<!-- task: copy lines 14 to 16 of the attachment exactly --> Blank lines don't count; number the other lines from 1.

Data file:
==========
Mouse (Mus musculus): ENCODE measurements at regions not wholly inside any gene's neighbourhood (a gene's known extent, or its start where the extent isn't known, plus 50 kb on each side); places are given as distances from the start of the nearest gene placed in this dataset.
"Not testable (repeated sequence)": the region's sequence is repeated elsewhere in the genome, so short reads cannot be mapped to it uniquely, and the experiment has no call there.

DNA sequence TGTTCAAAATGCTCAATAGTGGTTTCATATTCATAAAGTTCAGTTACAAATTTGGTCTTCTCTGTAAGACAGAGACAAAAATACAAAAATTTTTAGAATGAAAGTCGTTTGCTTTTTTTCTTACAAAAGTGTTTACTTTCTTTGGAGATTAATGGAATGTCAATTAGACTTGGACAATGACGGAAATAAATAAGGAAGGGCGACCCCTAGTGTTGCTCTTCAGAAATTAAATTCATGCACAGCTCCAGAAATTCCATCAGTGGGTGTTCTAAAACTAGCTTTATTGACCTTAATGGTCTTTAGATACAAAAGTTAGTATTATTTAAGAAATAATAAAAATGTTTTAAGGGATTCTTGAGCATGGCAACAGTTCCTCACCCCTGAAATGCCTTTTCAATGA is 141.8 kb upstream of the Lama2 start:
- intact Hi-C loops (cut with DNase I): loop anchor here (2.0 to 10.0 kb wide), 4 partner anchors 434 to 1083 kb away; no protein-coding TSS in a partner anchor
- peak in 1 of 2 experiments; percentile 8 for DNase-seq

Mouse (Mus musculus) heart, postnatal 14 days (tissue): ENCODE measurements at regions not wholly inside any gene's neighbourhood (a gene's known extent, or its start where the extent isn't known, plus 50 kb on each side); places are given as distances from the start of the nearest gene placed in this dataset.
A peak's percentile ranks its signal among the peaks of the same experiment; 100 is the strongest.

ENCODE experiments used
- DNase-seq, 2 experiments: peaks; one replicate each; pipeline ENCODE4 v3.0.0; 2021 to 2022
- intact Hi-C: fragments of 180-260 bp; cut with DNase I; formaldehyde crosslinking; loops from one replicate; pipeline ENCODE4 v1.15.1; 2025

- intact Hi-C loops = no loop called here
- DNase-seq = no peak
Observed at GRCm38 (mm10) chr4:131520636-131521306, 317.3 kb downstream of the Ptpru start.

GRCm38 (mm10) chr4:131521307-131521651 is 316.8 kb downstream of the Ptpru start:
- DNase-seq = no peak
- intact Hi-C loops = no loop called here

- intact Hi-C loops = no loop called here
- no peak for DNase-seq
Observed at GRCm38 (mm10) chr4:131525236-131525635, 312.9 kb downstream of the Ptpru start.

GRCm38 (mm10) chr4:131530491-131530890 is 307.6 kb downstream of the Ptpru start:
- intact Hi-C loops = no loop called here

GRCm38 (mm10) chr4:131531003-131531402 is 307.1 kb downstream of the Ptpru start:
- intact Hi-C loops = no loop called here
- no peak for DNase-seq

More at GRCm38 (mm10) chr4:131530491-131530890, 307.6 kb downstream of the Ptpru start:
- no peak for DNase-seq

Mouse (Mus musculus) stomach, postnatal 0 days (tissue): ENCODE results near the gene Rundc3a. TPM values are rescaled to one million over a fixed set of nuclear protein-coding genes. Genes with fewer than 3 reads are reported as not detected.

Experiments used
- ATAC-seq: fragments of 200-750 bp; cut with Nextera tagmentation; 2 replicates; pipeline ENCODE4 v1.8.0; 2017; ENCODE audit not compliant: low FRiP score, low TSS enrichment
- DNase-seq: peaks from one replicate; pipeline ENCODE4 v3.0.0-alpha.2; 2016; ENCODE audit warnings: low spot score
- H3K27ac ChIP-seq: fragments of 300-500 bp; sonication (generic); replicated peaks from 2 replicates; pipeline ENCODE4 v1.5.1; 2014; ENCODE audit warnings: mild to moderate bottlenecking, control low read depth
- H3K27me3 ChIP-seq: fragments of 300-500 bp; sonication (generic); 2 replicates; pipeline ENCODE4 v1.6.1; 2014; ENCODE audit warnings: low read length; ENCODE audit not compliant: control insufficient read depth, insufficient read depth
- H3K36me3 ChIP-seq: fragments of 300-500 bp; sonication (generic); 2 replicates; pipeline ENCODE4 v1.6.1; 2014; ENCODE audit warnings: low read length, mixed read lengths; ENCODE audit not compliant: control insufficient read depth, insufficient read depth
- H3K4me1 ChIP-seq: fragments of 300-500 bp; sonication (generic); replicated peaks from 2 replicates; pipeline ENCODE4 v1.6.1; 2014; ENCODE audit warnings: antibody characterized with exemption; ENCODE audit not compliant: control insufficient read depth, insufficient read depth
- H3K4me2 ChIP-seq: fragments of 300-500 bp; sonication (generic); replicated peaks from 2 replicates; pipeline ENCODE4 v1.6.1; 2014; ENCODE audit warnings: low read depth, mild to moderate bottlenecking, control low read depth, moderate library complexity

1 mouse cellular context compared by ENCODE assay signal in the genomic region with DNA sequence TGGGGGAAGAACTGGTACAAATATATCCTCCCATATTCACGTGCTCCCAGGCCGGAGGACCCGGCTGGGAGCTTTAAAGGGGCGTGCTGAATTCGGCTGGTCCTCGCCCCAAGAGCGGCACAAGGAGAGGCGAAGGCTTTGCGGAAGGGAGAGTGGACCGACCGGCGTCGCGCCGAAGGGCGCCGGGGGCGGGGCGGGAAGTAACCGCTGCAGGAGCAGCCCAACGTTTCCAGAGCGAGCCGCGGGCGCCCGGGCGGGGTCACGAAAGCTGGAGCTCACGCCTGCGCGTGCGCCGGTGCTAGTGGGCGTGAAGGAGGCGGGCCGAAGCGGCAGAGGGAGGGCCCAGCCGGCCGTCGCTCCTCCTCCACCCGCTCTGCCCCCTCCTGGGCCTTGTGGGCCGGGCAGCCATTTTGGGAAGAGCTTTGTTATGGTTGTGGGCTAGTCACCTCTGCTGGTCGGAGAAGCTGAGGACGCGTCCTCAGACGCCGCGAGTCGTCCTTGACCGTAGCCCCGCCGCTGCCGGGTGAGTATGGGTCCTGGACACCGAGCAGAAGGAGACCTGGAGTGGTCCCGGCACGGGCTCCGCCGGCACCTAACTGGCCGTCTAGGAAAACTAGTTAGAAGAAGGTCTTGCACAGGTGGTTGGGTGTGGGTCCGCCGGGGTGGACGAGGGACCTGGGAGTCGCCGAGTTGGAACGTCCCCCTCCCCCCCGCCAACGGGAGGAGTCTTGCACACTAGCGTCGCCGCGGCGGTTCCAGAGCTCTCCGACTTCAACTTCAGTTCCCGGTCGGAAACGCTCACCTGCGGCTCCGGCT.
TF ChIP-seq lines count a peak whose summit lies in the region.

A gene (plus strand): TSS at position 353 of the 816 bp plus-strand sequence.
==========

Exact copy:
GRCm38 (mm10) chr4:131521307-131521651 is 316.8 kb downstream of the Ptpru start:
- DNase-seq = no peak
- intact Hi-C loops = no loop called here